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Public funds directly allocated to elected officials for use in their electorates are often referred to as Constituency Development Funds (CDFs). Since the turn of the millennium the use of such schemes has spread to well over 20 countries. The institutionalisation of CDFs in developing countries has generated controversy, with supporters and critics alike arguing over the efficiency and effectiveness of CDFs as a policy tool for development.
In recent years, CDFs in Solomon Islands (and in its close neighbour Papua New Guinea) have risen to globally unprecedented levels: CDFs now make up around one third of the development budget in Solomon Islands, or between 10-15 percent of total budget outlays. As elsewhere, CDFs have generated considerable controversy in Solomon Islands. In addition, CDFs have been a bone of contention over many years between Solomon Islands governments and the donor community, including Australia.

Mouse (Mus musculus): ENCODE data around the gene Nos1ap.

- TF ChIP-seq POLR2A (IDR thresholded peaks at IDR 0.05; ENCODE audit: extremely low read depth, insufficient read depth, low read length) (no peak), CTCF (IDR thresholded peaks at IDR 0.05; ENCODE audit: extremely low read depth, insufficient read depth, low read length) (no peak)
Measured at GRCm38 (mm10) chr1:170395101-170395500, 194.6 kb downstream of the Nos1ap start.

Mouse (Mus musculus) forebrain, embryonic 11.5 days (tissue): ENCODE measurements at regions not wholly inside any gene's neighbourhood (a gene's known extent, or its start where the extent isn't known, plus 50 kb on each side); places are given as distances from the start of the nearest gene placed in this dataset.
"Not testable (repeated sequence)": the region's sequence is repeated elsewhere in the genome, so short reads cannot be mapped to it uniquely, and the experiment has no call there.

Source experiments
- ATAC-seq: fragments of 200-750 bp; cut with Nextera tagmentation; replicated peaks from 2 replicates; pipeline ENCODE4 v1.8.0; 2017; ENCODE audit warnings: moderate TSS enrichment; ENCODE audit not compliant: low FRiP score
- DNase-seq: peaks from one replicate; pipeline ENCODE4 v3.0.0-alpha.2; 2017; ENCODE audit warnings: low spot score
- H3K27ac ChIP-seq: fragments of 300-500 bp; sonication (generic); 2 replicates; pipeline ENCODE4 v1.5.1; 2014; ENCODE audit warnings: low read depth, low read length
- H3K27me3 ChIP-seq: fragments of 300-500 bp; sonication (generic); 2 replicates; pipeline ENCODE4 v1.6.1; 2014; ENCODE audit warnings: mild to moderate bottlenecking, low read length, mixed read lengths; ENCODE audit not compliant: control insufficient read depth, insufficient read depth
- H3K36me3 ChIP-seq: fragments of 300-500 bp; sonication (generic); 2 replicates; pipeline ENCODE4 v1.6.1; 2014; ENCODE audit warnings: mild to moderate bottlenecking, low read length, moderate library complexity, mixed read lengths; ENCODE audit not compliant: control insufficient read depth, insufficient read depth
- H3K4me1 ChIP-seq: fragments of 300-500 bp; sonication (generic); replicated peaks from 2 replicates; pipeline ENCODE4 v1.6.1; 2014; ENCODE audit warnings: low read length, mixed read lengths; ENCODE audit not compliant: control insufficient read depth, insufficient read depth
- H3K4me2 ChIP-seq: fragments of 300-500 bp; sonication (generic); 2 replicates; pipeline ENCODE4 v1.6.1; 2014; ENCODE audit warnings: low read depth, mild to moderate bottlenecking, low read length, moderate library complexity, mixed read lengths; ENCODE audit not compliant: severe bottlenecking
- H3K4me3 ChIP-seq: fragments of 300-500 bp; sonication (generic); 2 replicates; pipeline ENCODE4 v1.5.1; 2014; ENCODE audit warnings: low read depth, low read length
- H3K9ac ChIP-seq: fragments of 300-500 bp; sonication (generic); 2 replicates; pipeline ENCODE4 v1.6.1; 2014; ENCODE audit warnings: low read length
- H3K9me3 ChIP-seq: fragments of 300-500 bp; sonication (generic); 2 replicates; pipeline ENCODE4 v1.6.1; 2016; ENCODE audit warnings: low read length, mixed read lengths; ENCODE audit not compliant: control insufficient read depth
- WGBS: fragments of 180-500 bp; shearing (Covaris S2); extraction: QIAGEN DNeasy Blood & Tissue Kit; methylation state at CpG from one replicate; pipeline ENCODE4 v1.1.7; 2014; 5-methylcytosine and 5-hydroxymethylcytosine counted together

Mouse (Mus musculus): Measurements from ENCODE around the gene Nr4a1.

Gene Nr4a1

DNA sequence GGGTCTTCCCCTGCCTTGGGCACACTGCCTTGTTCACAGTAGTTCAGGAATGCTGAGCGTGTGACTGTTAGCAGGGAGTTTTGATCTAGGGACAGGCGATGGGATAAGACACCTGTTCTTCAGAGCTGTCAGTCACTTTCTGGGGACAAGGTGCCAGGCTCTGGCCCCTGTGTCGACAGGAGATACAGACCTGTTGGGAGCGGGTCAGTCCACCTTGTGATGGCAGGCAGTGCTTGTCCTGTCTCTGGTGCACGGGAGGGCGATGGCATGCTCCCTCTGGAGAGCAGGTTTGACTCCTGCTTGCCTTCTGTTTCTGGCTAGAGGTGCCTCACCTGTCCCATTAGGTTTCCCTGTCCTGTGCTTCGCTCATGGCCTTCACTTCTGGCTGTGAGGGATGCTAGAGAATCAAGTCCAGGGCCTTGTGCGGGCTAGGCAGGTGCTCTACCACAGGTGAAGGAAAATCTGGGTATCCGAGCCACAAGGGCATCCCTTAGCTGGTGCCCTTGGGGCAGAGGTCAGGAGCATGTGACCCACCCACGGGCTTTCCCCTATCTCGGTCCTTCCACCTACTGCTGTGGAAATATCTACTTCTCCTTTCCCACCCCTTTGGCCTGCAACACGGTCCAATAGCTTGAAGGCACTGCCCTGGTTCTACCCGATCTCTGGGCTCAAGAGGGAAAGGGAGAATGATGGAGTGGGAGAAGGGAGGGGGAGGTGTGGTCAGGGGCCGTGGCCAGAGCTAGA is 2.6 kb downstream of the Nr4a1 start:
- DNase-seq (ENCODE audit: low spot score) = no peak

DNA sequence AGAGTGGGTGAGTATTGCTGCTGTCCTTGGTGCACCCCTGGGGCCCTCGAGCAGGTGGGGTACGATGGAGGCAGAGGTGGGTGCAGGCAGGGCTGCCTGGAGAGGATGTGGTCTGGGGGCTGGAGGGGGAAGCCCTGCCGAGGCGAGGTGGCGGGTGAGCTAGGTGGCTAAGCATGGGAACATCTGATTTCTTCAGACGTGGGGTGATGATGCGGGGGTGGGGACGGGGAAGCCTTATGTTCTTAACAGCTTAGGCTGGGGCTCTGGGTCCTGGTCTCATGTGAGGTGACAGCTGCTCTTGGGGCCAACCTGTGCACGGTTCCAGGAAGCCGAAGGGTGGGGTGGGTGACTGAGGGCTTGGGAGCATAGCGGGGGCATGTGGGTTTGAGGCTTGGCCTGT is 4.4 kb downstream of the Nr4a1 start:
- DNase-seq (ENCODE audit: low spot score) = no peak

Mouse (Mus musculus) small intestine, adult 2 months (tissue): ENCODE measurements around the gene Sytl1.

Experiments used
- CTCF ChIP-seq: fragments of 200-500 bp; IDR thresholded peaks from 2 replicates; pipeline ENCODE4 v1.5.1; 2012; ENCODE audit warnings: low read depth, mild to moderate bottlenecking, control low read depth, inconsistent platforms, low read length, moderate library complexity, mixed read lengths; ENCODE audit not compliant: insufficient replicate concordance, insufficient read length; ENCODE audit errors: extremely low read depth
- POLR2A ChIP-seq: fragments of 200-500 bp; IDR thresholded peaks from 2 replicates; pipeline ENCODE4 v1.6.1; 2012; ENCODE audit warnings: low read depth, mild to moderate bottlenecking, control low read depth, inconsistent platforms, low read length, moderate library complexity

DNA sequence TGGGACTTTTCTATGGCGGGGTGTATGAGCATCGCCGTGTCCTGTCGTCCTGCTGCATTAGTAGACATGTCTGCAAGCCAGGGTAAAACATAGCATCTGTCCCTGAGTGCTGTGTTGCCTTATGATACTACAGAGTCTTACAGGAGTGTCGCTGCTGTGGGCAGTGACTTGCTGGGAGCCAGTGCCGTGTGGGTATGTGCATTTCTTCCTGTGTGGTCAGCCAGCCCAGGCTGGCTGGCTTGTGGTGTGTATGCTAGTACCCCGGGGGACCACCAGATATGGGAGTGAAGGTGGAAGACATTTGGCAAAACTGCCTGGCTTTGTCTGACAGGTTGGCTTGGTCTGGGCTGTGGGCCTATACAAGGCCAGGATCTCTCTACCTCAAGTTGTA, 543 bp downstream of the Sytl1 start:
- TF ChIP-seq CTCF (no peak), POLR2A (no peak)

The project run through seeks to provide a comparative evidence base for how CDFs are used at the constituency level in Solomon Islands. It aims to examine the CDF spending process from planning and decision making through to how projects are implemented and their impact on households and communities. The project is examining the type of pressures that managing CDFs place on MPs, and how public attitudes and expectations are affected by CDF spending. Fieldwork was undertaken between April and July 2017 in three constituencies in Solomon Islands. Drawing on data from the most recent national elections (2014), in each constituency the research team visited locations where the MP had strong, mixed and weak political support.
The research involved in-depth interviews, community focus groups, and surveys. In total, over 300 individuals were interviewed or surveyed. Analysis of the data collected during fieldwork is currently underway. It is expected that this will provide fresh insights into the operation of CDFs in Solomon Islands, contributing to the growing international literature on this subject, as well as to a better-informed public debate in Solomon Islands itself.